Skip to Main Content

Shamanic Spirit

A Practical Guide to Personal Fulfillment

Published by Bear & Company
Distributed by Simon & Schuster

About The Book

A guide to self-realization and reattunement with nature that utilizes the ancient shamanic wisdom of cultures from around the world

• Focuses on the development of grounded spirituality based on the connections indigenous traditions have with nature

• Contains 33 hands-on experiential exercises and 50 shamanic meditations

• Includes a 60-minute CD of shamanic drumming to induce meditative states of deeper awareness

• Written by the author of Earth Medicine and Shamanic Experience

Those of us who live in the so-called “advanced” modern world have been educated to use our minds and encouraged to satisfy our physical needs. But in so doing, we have become isolated from the very essence of our existence as individuals--our own spirit. In Shamanic Spirit Kenneth Meadows introduces Shamanics, his spiritual science of living, which recognizes the primacy of the spirit and acknowledges that spirit is inherent in all living beings and life forms. Shamanics is a practical way of becoming aware of our multi-dimensional reality and using that awareness to cultivate and refine the spirit within.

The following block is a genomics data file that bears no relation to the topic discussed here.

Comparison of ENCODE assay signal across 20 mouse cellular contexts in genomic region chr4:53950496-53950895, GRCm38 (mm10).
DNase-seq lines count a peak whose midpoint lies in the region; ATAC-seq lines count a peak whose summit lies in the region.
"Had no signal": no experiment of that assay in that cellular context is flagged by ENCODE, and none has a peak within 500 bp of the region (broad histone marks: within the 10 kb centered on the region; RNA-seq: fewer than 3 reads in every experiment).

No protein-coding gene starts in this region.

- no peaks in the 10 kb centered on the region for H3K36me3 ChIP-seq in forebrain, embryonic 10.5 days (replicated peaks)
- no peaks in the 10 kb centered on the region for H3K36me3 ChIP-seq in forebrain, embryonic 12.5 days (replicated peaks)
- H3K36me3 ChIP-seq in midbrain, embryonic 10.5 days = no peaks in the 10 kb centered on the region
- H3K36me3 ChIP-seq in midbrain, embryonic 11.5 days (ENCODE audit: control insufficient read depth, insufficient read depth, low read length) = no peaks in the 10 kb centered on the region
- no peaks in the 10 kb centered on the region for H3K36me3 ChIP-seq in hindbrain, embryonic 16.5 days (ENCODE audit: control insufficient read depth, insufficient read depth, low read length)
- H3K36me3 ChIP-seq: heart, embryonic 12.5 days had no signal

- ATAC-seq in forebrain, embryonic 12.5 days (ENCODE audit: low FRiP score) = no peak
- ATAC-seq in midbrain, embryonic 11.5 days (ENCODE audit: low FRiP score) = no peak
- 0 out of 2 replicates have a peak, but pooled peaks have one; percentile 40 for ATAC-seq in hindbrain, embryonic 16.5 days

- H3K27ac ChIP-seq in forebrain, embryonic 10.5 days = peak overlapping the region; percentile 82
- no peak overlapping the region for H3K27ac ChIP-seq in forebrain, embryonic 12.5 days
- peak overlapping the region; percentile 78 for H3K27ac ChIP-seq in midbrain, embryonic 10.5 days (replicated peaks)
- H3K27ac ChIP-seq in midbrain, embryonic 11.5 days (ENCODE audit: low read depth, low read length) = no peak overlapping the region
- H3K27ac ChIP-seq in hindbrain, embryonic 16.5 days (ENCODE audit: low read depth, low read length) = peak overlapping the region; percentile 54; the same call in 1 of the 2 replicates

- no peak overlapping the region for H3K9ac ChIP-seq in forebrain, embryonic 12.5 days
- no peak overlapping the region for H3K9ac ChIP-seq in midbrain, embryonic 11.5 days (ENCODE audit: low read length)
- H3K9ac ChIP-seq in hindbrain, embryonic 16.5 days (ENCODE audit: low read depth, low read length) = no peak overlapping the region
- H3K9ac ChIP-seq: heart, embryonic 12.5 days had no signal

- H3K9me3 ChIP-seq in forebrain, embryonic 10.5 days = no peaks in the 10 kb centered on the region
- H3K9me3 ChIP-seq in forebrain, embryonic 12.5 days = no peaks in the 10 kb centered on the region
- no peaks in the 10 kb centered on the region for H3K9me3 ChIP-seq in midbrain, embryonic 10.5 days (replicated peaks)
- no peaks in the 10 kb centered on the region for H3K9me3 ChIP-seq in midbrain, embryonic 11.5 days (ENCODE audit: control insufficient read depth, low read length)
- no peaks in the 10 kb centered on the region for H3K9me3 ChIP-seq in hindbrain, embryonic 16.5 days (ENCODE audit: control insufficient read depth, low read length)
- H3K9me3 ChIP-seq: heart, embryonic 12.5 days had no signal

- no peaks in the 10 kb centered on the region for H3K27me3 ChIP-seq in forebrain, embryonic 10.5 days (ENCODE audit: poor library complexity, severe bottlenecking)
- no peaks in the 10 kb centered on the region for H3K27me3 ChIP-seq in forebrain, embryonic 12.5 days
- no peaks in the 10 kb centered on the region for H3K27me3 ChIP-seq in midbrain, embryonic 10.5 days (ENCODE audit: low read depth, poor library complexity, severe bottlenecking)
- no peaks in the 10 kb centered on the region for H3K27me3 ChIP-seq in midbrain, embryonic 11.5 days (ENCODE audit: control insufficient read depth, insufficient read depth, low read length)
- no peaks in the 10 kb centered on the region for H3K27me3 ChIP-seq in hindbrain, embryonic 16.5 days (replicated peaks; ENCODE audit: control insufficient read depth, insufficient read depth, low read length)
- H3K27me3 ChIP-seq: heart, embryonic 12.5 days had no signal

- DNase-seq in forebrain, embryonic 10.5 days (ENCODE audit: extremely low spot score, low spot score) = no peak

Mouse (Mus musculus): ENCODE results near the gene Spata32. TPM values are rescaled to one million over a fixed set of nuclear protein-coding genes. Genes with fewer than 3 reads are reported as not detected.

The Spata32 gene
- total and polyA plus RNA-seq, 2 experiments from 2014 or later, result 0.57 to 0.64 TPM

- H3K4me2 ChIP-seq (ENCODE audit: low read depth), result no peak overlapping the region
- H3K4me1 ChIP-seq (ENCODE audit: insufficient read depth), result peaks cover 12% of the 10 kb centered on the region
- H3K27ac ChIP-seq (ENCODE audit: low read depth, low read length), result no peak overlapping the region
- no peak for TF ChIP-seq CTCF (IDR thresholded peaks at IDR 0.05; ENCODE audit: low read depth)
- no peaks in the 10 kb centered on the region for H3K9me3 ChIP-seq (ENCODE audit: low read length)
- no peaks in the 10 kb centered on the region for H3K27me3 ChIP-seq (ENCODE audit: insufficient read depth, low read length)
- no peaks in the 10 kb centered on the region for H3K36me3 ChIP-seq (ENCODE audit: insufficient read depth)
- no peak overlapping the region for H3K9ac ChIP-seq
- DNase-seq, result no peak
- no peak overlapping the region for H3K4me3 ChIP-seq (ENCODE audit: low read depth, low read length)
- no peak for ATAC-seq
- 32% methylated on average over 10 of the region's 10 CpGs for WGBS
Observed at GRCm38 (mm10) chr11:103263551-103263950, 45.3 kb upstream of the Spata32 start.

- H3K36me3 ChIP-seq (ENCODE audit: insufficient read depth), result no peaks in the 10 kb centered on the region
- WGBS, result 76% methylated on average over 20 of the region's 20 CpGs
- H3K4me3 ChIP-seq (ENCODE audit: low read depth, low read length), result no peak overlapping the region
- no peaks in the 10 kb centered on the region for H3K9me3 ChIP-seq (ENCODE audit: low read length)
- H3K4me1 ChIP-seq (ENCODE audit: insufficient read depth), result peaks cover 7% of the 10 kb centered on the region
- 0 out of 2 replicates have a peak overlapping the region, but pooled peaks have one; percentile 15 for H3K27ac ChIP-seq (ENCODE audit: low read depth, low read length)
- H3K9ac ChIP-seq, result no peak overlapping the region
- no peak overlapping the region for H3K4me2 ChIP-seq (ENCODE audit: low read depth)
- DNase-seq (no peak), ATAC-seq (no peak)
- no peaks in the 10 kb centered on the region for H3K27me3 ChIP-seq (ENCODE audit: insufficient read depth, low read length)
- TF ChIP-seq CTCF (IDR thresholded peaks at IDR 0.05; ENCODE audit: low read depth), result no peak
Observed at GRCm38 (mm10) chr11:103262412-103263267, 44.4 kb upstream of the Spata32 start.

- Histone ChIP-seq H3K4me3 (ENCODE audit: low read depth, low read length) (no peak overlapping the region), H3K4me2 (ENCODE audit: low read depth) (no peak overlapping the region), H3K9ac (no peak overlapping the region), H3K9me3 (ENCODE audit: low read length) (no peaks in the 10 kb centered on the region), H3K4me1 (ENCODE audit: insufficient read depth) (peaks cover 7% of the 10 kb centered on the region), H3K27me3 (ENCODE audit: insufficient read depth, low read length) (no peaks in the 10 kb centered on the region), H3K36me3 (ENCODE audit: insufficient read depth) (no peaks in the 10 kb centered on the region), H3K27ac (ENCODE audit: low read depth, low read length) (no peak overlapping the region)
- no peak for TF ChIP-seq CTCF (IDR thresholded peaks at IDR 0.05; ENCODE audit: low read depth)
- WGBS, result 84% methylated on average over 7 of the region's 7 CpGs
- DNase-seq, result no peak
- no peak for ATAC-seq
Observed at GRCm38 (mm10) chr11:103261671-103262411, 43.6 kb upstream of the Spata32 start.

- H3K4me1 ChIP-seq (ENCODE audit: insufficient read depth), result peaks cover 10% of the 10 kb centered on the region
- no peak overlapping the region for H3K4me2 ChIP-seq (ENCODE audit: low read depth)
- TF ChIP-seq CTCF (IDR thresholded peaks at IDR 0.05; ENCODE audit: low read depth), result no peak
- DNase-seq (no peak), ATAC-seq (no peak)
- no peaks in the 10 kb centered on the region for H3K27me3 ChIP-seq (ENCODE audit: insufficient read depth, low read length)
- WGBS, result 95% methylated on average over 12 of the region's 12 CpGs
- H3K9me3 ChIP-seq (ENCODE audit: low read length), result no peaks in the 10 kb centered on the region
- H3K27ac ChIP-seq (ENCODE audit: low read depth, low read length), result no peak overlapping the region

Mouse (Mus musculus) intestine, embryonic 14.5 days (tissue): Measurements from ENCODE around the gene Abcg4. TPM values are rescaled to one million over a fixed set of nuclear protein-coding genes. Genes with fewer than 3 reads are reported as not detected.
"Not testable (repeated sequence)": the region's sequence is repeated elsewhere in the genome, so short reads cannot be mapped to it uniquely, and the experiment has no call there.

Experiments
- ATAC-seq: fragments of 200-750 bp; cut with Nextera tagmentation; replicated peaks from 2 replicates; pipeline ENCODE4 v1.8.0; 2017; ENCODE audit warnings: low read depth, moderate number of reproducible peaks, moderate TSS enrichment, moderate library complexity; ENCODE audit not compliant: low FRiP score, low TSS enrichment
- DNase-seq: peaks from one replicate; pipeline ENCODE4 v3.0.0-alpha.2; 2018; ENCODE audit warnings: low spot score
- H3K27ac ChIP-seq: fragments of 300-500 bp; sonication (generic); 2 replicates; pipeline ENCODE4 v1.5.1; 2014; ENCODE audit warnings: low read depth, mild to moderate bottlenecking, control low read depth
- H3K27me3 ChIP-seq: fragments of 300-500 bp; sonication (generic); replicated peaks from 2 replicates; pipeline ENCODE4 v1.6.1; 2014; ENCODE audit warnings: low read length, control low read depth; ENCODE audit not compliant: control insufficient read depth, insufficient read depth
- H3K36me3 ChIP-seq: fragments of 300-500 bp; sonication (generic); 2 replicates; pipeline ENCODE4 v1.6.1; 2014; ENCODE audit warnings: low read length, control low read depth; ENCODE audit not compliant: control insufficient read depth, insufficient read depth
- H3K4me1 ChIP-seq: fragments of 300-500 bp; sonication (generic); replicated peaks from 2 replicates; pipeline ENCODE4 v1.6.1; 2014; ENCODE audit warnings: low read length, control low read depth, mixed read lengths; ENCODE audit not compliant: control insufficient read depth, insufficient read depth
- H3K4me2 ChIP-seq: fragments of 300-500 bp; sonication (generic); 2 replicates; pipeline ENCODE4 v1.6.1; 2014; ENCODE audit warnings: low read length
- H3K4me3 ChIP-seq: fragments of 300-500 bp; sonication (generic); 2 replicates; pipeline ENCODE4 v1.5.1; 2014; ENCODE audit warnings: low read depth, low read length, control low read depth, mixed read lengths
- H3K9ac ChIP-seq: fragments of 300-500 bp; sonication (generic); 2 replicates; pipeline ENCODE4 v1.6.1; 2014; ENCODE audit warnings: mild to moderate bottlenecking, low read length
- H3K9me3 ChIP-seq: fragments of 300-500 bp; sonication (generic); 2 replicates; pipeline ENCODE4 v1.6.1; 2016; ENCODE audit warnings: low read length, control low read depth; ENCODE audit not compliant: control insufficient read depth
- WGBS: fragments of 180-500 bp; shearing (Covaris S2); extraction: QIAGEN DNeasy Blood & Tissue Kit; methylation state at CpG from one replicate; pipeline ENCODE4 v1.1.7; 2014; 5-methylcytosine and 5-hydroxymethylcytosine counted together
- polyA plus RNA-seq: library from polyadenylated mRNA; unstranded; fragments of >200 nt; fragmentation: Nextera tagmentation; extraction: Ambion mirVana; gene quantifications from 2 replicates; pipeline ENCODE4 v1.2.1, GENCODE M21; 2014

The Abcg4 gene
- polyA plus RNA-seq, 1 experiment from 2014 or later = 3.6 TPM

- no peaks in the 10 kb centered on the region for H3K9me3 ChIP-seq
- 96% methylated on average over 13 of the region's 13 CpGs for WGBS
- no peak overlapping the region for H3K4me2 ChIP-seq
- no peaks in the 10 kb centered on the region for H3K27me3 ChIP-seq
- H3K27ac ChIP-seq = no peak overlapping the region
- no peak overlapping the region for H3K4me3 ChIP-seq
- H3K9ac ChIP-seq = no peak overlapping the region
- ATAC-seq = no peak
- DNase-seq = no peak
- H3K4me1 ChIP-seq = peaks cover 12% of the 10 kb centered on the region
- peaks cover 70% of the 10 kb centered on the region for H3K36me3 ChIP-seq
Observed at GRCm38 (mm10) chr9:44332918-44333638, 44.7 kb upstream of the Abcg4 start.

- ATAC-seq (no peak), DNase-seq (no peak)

Using the symbolic structure of the Medicine Wheel--which helps us establish a sense of direction, extend perception, and examine relationships--Meadows presents 33 hands-on experiential exercises that help readers discover the truth about themselves. His approach also draws upon and integrates universal shamanic concepts from such regions as the Americas, Europe, the Middle East, India, China, and Polynesia to show readers how to release their dormant potentials, generate creativity, and meet the challenges of their lives with confidence and self-assurance.


Chapter Four
The Reality of the Mind

The Shaman’s Cosmos